Xavi Hernandez, the player who personified the attacking style popularized by Barcelona and Spain’s national team, is close to returning to Camp Nou as coach.
Xavi’s current employer, Qatari club Al-Sadd, said Friday that the former midfielder would be freed from his coaching contract once his release clause is paid. His current contract runs into 2023.
Barcelona declined to comment on the cost, but Spanish media reports say Xavi’s buyout clause is 5 million euros ($5.7 million).
“Xavi informed us a few days ago of his desire to go to Barcelona at this particular time, because of the critical stage his hometown club is going through, and we understand this and decided not to stand in his way,” Al-Sadd CEO Turki Al-Ali said in a posting on the club’s Twitter account. “We’ve agreed on cooperation with Barcelona in the future. Xavi is an important part of Al-Sadd’s history and we wish him success.”
Xavi is set to replace Ronald Koeman, who was fired last week following a series of losses for a club that failed to re-sign Lionel Messi. Sergi Barjuan has been coaching Barcelona since, overseeing a draw in the Spanish league and a victory in the Champions League. He will return to coaching the reserve team.
Faced with a barrage of questions about Xavi in a regular pre-match news conference, Barjuan repeated that Barcelona had yet to announce the signing of a new coach. Even so, he spoke of Saturday’s match at Celta Vigo as his last in the dugout.
“Barcelona has not made anything official, but we all hope this can be worked out,” Barjuan said. “If Xavi comes, I will be happy to help him in any way I can.”
While Barcelona held off making it official, Al-Sadd published a video of Xavi apparently saying goodbye to his players during a team meal. Several players wished him a fond farewell in the video.
“All the best. Muchas gracias, Xavi,” defender Tariq Salman said.
“It is a good step in his career,” former Arsenal midfielder Santi Cazorla added, “and of course we will miss him a lot.”
Al-Sadd lead the Qatari league by three points after nine games.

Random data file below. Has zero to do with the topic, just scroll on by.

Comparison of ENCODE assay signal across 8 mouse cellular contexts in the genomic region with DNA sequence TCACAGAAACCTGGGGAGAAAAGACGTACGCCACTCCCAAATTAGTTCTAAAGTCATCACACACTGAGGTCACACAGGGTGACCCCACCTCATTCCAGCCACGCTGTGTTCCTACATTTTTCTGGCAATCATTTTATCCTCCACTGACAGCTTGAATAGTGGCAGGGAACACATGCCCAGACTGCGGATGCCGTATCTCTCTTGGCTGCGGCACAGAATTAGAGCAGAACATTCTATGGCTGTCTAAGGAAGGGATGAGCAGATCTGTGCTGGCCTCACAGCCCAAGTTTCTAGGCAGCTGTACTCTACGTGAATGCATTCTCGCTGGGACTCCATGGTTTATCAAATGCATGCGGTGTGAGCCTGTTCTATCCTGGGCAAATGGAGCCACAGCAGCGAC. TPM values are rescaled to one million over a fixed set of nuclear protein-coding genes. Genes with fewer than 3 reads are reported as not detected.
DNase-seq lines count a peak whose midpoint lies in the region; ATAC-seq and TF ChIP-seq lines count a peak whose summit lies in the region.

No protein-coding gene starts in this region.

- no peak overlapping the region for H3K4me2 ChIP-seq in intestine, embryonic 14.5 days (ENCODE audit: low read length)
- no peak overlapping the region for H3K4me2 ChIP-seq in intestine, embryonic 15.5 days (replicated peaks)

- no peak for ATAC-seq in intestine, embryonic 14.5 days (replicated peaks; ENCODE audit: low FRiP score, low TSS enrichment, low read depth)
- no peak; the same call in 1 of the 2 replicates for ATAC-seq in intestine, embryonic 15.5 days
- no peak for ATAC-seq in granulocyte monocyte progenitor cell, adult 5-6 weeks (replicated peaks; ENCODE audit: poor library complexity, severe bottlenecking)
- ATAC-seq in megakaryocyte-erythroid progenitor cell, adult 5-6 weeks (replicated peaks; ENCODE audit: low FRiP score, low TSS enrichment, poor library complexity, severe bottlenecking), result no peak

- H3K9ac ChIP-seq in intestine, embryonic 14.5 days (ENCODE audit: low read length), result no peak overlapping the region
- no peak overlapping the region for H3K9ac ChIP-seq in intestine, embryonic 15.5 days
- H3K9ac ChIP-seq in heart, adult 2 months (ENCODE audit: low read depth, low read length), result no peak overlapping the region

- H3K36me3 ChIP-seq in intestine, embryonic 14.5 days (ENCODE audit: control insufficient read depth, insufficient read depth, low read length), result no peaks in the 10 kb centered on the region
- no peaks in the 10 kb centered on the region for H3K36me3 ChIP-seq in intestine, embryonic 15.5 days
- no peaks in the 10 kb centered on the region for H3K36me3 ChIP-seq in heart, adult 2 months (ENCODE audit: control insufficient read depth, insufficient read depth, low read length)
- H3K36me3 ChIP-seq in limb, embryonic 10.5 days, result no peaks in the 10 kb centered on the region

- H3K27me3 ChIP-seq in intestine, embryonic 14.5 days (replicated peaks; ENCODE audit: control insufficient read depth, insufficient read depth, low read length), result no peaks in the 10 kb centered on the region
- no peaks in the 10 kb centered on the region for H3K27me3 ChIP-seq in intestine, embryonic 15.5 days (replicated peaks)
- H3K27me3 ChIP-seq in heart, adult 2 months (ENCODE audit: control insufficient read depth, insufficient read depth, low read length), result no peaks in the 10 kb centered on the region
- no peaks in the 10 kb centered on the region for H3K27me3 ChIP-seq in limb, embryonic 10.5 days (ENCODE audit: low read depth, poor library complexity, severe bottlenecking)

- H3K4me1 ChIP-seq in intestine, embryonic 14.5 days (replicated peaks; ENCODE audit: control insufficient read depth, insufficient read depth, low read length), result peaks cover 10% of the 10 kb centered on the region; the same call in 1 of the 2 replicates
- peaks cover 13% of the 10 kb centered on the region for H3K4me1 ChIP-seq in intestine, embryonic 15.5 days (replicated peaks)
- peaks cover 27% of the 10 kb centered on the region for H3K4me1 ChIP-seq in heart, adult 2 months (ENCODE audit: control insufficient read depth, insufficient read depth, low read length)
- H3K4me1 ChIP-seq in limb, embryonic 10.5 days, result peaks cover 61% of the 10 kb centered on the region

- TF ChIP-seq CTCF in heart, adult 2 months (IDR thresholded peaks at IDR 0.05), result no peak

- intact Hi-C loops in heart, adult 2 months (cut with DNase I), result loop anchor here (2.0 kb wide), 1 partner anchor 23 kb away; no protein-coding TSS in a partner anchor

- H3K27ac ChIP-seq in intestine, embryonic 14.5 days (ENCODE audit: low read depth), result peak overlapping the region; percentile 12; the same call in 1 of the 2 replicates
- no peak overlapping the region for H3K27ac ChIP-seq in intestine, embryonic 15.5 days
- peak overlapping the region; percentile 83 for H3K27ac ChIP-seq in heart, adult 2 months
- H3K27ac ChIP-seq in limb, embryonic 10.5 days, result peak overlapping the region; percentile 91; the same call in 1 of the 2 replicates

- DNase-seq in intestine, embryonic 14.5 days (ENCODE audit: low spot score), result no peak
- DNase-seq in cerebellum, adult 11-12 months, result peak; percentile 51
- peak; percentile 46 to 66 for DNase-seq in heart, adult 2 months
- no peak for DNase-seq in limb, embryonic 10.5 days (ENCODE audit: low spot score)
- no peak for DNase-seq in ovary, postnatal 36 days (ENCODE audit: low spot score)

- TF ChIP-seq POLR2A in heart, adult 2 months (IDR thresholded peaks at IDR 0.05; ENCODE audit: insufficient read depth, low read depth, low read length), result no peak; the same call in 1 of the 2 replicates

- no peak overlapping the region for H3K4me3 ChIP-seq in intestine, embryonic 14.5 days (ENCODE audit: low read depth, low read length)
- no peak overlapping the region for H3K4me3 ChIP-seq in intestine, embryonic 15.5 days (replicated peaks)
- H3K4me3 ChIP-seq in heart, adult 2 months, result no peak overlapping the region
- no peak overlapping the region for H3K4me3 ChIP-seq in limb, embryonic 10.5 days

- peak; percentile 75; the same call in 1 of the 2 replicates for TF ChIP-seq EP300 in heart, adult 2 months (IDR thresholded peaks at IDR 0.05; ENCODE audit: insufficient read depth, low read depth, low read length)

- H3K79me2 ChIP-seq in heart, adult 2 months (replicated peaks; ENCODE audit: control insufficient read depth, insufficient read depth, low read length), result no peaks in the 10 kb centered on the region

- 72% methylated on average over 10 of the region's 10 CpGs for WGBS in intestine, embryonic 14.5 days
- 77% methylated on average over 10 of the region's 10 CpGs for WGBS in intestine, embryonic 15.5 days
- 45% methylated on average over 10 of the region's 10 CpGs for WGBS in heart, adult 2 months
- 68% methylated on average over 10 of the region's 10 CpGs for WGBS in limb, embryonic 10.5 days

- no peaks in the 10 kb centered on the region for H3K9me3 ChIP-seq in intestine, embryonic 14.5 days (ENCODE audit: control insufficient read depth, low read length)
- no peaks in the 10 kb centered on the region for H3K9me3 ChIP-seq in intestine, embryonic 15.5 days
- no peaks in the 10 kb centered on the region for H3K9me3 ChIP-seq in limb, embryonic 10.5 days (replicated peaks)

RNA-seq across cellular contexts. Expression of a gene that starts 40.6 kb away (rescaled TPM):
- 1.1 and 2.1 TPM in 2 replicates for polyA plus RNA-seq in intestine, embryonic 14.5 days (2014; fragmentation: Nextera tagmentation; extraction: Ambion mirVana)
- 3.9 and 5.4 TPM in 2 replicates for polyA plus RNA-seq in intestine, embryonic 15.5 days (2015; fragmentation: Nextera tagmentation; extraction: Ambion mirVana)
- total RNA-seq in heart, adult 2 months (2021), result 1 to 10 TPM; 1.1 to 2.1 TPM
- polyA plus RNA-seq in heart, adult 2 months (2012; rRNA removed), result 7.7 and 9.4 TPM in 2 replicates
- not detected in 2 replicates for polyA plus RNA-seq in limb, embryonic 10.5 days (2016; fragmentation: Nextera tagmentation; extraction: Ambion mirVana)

The 41-year-old Xavi left Barcelona in 2015 after helping the club win 25 titles, including four Champions Leagues and eight Spanish leagues in 17 seasons. He was also key to Spain’s streak of titles when they won the 2010 World Cup and European Championships in 2008 and 2012.
He has been at Al-Sadd since leaving Barcelona, first as a player and then as coach.
Xavi’s vision, passing and ability to maintain the ball under pressure made him critical to leading both Barcelona and Spain’s national team to their most successful eras.
Barcelona club president Joan Laporta now hopes that, as coach, Xavi can rekindle Barcelona’s beloved attacking style based on suffocating ball possession and intricate passing moves.
But Xavi will arrive with no experience coaching in a major league and will face the same daunting challenge that led to Koeman’s downfall: Barcelona are no longer the Barcelona he left behind as a player.
The team’s depleted finances have stripped it of Messi and other top players like Antoine Griezmann and Luis Suarez, and limited it to signing free agents in the offseason.
Xavi will inherit a team that is struggling in the Spanish league and has yet to guarantee that it will get through the group stage of the Champions League.
It will also be seen if Xavi’s personal relationship with veterans Sergio Busquets, Gerard Pique and Jordi Alba, all former teammates, will help or hurt him as he continues the necessary rebuild started by Koeman.
In his favour, Xavi can benefit from the work started by Koeman, who brought several young players into his starting lineup. Above all, Pedri Gonzalez, who has also had a superb year with Spain, and Gavi Paez seem perfect to fit Xavi’s playing style. Striker Ansu Fati has also emerged as a possible star.
Xavi turned down the chance to coach Barcelona in January 2020 when Laporta’s predecessor fired Ernesto Valverde in the middle of the season.
“When they offered me (the job), it had barely been three months since I was coaching,” Xavi said recently. “But now it is different. I have more experience and I am learning a lot here (with Al-Sadd).”